Is my business viable?
This question comes in various forms from concerned business owners – but for me, it’s not so much a case of whether the business is viable – but more of whether the product/service they are selling is viable.
So the better question is really; is my product or service viable?
Running a successful business is all about having a number of business elements all working together to provide a solid outcome or profit. If any of these elements are not correct or are out of alignment, then performance suffers – which is around the time the “viability” questions start to appear.
When I look at business from the perspective of viability, I start at the product or service it is providing. From a simplistic viewpoint – if the product is not viable then the business is going to struggle, or at the very best – not reach its potential (ie. even poor ice-cream will sell on a hot day at the beach!)
The viability tests I run through include the following;
- Quality – what is the pitch point, is it high or low and does it actually do what it claims to? There is room for high and low quality, but you need to ensure that this aligns with pricing and sales distribution.
- Price – look at factors such as the price relative to its market, its size, whether it is a discretionary, time-critical and how much range in the price is in the market.
- Uniqueness – what is different or special about the offering? This may be location, customisation, availability, colour, size, taste etc, or it may be very generic. All of these can be viable business models to follow, but again – the pricing and marketing need to align.
- Market – in simple terms, who will buy your product or service? I’m seeking to understand how many potential clients are out there for your product. Consider also how they find you and what are their drivers to buy your product. The ability to market to your client is naturally a key point in the market assessment, if your clients don’t know you exist or can’t find you, then it’s going to be difficult to service them.
- Lastly it’s Volume of opportunity. Many products can be sold, but for a number of these you may need to sell a lot before the product is viable. This could be due to larger set up costs, or perhaps they simply occupy a low price point (and margin) so require a high volume to compensate.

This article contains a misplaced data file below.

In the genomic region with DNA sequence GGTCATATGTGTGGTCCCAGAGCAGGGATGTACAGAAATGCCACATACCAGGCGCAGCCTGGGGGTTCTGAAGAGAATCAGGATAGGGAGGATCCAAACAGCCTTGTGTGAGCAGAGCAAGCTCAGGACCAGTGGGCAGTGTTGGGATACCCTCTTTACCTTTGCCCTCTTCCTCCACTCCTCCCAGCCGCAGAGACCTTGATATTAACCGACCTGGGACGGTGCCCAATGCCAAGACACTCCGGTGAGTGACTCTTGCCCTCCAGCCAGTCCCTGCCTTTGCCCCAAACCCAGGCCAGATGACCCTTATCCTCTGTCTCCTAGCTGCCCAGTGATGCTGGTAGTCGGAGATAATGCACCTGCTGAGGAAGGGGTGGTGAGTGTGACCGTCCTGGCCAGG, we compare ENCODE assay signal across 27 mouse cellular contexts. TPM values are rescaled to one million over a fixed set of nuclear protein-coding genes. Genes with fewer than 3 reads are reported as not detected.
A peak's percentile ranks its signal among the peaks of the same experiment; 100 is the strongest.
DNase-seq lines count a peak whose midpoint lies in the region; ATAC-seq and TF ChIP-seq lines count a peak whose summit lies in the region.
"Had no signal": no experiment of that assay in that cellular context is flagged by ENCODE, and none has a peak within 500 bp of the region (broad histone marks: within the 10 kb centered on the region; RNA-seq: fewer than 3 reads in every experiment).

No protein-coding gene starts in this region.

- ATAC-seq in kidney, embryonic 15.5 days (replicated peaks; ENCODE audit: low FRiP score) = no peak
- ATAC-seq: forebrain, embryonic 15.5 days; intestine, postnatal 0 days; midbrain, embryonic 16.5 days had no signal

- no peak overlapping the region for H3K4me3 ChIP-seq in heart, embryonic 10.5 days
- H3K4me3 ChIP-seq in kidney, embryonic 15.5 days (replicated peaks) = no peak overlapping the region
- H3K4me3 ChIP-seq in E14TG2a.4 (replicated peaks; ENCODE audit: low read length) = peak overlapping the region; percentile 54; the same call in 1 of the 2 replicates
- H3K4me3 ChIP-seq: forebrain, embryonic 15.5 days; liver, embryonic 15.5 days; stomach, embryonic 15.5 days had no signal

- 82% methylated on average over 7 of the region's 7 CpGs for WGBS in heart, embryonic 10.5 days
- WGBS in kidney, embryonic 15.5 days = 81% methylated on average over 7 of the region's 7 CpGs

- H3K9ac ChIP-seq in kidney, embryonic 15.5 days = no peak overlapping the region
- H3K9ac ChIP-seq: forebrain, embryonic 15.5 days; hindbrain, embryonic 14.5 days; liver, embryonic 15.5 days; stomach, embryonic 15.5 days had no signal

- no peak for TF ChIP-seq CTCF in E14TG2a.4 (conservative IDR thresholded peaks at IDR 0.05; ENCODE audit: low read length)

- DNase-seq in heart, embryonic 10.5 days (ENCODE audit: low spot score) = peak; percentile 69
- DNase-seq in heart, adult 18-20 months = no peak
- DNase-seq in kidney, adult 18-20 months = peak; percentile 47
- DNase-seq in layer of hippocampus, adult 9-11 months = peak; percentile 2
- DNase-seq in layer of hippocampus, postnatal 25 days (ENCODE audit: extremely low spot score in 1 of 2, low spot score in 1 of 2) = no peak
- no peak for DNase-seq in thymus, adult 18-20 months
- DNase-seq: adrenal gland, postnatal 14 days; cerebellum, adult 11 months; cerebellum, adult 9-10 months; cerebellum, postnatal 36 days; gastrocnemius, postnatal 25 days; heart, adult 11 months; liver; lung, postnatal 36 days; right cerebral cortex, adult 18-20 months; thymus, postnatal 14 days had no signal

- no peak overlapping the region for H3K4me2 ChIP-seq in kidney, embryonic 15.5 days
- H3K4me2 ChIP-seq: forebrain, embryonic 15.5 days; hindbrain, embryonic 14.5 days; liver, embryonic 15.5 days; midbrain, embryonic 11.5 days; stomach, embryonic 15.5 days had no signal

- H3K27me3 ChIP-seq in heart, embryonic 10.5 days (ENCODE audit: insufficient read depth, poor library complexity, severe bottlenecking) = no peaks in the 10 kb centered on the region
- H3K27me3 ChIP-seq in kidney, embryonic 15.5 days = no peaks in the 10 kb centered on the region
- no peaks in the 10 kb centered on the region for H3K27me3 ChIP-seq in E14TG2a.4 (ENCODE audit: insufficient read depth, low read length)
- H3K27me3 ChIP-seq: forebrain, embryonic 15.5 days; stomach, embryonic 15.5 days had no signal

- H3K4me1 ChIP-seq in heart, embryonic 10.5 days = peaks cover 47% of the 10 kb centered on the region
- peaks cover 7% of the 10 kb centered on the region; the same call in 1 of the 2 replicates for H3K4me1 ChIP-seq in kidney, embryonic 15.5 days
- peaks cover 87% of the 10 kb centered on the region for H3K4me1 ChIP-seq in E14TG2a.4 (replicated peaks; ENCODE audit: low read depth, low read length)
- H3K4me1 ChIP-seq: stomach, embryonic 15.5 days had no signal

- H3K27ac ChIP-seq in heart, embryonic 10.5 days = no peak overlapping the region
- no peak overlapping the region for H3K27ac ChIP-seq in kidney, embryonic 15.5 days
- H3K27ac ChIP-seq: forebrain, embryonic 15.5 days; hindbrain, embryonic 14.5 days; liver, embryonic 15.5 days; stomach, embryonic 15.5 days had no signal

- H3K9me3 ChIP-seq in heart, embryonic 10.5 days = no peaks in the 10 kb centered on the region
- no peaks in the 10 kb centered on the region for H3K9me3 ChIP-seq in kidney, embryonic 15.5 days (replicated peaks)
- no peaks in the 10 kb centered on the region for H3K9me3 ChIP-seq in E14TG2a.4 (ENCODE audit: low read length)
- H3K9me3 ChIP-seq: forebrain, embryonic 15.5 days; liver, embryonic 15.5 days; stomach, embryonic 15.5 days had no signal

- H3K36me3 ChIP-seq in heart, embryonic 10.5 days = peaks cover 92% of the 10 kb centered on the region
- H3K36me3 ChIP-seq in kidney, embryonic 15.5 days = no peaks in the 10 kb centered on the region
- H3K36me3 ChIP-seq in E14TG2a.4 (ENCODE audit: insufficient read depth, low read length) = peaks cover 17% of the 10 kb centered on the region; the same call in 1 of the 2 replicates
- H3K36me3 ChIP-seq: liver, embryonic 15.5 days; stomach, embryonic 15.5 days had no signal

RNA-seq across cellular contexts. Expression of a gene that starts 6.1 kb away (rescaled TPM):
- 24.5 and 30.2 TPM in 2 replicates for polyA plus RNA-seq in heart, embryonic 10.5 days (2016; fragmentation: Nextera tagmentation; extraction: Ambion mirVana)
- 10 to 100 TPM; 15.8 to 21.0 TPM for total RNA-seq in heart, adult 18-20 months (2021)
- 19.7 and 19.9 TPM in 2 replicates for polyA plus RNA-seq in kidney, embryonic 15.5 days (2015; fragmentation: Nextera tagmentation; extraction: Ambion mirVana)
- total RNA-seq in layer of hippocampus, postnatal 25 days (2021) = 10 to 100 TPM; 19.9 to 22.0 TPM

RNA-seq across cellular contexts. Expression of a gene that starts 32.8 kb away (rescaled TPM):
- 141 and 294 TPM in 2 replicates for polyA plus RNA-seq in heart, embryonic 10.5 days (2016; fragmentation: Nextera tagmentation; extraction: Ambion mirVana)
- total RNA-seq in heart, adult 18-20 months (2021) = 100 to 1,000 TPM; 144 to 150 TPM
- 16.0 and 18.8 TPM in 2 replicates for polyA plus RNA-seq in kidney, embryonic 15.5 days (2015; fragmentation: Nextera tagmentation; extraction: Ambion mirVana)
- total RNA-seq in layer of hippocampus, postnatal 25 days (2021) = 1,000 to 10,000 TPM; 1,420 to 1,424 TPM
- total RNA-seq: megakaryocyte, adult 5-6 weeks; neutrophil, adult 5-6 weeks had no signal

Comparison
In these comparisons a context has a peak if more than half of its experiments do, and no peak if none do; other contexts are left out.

Armed with these five indicators, Quality, Price, Uniqueness, Market and Volume, a reasonable assessment of the products viability can be made. Naturally a detailed assessment may be required in some instances, but for most – if you consider these key 5 then the answer tends to be pretty clear.
Assuming that you get past the product viability question, then I move on to some business oriented assessment points.
Whether it be a small business with 5 staff or an established firm of 25+, from a viability perspective structure can represent processing efficiency and overhead cost. Processing efficiency is a critical feature for some products, perhaps being the speed of manufacture or how fast it can be delivered. If your pricing promises “immediate delivery” yet your operations can only deliver in a week – then something is going to end in tears. Equally the larger the structure the more cost needs to be recovered, so whilst this may enable you to be very responsive – the customer must pay for the privilege (otherwise you will).
A lack of capital can be a killer for business, as it will impact on its cash and stock position meaning that it may not have sufficient cash to operate the business. Equally, low capitalisation will restrict its ability to raise debt, fund equipment and invest in appropriate marketing.
You have most likely seen businesses which have succeeded principally due to the drive and vision of their owner. Whilst most businesses can get by with a lesser calibre of leader – they still need one! Businesses which are rudderless with no-one making the decisions, no-one advocating for the business or pushing for new products/ideas etc, tend not to do so well.
So very important for any business – small or large, with the quality of the culture generally a reflection of the quality of leaders or leadership in the business. Often I describe culture as being the atmosphere in the business, or the “way we do things”. A positive culture will look for solutions, strive for improvement, be open in communication (good or bad) and generally have a high level of output. A strong culture will frequently compensate for small failings in other areas.
– Business Disciplines
For some this will be the boring items, but for those who are successful – will recognise these as essential disciplines. Regular and relevant performance reporting, forward business planning and strategies, cashflow forecasting, performance reviews and margin analysis. Knowing what you are trying to achieve, how you are going to get there and assessing your performance against these will provide a greater level of success than without them. The old line of “failing to plan is planning to fail” always seems to be true.
So when you are next considering the question of viability – consider first the products viability against Quality, Price, Uniqueness, Market and Volume. Then move onto some business oriented assessments such as Structure, Capital, Leadership, Culture and Business Disciplines.
Remember always – having the correct product or service is paramount- as if you don’t have that – then having the best structure and reporting mechanism will mean very little!